NB2: Interpolation might cause a rough or slight deformation compared to the original paths. This is because the average of each pair of controlpoints replace the original controlpoints i.e. a simple approximation.
NB3: The extension ignores grouped paths. Ungroup first (you will get a warning).
NB4: All shape elements have to be converted to path, else they will be ignored (you will get a warning).
A hexagon pattern can easily be created in Inkscape drawing hexagons and then snapping these shapes together. Cutting or plotting this paths will cause all but the outer edges to cut or plot twize. For better visualize how the extension operates I will let the hexagons have some distance and I will leave the original path in pink with a duplicate in black on top to show the original and the result for comparison.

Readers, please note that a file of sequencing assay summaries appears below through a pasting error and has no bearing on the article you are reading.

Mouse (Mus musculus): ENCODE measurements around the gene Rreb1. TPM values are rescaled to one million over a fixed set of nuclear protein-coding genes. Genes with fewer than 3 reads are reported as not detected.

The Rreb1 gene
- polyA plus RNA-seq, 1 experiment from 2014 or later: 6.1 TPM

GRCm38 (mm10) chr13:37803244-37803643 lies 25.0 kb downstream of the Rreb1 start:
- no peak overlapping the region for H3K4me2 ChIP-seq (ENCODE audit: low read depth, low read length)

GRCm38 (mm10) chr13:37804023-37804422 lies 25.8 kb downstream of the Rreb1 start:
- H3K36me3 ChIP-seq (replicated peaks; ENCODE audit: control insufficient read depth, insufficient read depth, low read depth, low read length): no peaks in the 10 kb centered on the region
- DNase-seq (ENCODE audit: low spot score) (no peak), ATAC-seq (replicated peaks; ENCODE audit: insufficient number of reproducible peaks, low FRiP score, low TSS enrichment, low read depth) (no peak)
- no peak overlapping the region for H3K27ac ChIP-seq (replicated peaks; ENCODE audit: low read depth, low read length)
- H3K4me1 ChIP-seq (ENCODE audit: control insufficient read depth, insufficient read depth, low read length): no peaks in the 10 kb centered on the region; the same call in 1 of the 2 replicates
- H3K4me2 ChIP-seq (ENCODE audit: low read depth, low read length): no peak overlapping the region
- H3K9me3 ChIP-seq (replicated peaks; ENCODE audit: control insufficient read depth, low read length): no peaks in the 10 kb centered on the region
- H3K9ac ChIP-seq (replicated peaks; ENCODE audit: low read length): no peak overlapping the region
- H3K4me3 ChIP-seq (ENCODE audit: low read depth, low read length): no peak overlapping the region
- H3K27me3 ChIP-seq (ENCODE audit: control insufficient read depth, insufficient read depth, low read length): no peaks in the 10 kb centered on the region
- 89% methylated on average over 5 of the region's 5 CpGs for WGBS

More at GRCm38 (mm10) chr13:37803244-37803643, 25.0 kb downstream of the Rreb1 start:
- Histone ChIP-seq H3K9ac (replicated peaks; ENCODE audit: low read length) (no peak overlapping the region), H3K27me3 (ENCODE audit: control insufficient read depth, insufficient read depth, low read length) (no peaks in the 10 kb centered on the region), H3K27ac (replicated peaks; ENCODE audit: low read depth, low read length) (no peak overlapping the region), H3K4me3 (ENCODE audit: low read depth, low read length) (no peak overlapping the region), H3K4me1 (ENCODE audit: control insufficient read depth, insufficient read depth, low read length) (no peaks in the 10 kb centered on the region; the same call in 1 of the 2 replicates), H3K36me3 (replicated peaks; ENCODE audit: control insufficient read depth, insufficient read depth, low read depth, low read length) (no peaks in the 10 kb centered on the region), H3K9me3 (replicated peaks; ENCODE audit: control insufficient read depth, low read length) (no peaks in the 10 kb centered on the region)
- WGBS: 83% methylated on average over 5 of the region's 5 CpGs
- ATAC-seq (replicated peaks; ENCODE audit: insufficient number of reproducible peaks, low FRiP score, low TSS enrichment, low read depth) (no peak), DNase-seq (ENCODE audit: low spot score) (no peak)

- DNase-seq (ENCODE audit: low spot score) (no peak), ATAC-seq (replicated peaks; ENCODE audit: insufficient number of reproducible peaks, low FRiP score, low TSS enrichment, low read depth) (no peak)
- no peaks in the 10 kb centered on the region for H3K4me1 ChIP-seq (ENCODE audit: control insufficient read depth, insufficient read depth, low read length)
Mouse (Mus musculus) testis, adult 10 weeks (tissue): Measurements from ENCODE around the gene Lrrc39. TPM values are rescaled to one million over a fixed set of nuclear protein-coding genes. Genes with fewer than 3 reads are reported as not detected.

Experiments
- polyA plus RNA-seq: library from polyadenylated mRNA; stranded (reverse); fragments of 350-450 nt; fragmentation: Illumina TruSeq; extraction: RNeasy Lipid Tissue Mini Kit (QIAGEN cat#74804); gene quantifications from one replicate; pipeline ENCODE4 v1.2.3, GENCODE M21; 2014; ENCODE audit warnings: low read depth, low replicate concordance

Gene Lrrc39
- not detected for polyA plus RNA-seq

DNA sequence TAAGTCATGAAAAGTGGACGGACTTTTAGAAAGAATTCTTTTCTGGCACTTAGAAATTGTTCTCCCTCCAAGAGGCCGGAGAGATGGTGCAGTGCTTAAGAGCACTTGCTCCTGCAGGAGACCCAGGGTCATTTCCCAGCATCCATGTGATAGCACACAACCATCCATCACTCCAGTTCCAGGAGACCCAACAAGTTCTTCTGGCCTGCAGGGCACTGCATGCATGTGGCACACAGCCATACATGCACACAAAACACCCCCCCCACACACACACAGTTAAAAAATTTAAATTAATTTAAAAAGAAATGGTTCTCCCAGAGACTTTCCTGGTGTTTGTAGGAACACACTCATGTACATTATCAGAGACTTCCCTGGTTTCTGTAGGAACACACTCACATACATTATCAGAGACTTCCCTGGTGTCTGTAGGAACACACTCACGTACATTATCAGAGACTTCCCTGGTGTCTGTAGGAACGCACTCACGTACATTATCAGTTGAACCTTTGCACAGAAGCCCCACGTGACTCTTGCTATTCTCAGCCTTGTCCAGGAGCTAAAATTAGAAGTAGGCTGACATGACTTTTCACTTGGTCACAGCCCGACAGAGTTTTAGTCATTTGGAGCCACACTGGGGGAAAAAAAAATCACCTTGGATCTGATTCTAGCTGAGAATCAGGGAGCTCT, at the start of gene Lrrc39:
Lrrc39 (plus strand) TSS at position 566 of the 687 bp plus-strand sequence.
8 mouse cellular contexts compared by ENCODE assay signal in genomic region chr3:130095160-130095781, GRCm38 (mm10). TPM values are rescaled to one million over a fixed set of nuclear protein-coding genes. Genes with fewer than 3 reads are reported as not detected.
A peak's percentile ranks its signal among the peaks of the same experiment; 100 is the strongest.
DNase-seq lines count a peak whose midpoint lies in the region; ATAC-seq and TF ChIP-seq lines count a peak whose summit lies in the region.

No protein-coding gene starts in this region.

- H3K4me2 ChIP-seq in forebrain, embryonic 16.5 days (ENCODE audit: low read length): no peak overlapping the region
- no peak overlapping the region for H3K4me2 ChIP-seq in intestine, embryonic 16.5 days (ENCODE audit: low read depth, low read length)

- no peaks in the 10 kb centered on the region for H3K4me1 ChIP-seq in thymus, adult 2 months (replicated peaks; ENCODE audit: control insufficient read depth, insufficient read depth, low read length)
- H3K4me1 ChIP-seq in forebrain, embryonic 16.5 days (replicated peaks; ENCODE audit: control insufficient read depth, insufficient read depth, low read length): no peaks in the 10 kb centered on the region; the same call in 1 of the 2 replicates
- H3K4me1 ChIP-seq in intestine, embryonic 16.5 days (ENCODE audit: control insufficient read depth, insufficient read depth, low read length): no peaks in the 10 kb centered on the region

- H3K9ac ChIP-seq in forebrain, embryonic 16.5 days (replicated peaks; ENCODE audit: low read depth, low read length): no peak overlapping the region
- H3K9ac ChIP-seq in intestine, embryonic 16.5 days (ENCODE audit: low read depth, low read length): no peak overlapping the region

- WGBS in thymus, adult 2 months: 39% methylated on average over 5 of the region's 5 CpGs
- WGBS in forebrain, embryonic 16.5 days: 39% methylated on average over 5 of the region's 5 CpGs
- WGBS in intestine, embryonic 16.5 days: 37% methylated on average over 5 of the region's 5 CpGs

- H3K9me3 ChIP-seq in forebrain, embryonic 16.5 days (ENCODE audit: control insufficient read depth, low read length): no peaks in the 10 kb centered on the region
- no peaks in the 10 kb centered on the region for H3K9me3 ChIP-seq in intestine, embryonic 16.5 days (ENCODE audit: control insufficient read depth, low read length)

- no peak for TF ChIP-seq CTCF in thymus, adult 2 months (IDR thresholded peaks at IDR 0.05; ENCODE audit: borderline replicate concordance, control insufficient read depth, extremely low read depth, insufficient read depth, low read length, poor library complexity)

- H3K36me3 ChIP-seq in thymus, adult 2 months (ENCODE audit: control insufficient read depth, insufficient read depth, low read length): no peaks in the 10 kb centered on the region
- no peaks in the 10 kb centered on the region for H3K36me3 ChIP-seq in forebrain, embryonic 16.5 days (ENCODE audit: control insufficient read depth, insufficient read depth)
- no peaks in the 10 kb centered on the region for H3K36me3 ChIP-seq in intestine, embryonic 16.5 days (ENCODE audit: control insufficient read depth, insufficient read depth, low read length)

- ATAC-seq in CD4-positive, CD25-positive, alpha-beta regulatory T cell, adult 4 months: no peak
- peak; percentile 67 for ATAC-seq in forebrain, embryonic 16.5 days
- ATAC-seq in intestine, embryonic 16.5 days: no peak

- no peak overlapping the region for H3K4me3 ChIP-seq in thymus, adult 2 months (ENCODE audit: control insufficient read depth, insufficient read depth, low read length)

The next example is the same as above with an interpolation between the matches before removing the match.
From stickfont to single line font
I’ve been working quite a lot with single line fonts. TTF and OTF fonts can only contain closed paths. A stickfont have closed paths and zero with and might look like a single line font. The problem with the stickfonts is that each glyph have a duplication.
I tried the remove duplicate lines extension with my own stickfonts and the Cambam stickfonts to remove the duplication. For my own stickfonts I had to explored different methods for creating them and have now found that OTF font type is optimal for this. The OTF font format keep the cubic Bèzier splines better than the TTF font (conversion to quadratic splines). The Cambam stickfonts are TTF, but have a lot of nodes so the conversion is simple (little curvature pr line segment) and do not change. So the remove duplicate lines extension will work also for the Cambam stickfonts (though be a bit slow due to the excessive number of nodes).